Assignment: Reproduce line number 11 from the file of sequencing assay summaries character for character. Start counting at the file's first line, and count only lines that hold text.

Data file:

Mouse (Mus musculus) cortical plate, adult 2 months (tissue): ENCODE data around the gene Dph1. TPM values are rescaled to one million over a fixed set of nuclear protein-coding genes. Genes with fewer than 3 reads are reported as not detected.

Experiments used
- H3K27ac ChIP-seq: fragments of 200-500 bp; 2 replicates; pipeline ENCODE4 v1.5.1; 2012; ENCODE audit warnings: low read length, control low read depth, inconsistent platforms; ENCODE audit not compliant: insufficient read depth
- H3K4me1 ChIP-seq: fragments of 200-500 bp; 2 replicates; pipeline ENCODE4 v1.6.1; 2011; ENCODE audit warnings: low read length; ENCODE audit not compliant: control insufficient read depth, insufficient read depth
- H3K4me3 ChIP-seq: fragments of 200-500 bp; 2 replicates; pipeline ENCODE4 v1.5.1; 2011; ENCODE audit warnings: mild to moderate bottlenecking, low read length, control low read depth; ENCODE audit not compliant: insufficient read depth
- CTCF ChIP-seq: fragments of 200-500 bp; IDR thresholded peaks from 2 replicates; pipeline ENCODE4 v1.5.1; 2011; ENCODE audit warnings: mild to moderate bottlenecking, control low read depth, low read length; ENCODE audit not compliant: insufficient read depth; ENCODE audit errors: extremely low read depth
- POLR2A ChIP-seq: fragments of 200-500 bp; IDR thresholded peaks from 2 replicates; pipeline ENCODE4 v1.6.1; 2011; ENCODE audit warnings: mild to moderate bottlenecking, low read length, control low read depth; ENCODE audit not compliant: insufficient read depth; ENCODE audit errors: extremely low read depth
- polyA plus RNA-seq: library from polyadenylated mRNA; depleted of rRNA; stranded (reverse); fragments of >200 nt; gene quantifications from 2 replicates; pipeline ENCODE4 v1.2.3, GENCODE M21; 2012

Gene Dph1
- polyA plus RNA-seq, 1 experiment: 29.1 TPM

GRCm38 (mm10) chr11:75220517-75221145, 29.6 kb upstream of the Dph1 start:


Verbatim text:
GRCm38 (mm10) chr11:75220517-75221145, 29.6 kb upstream of the Dph1 start: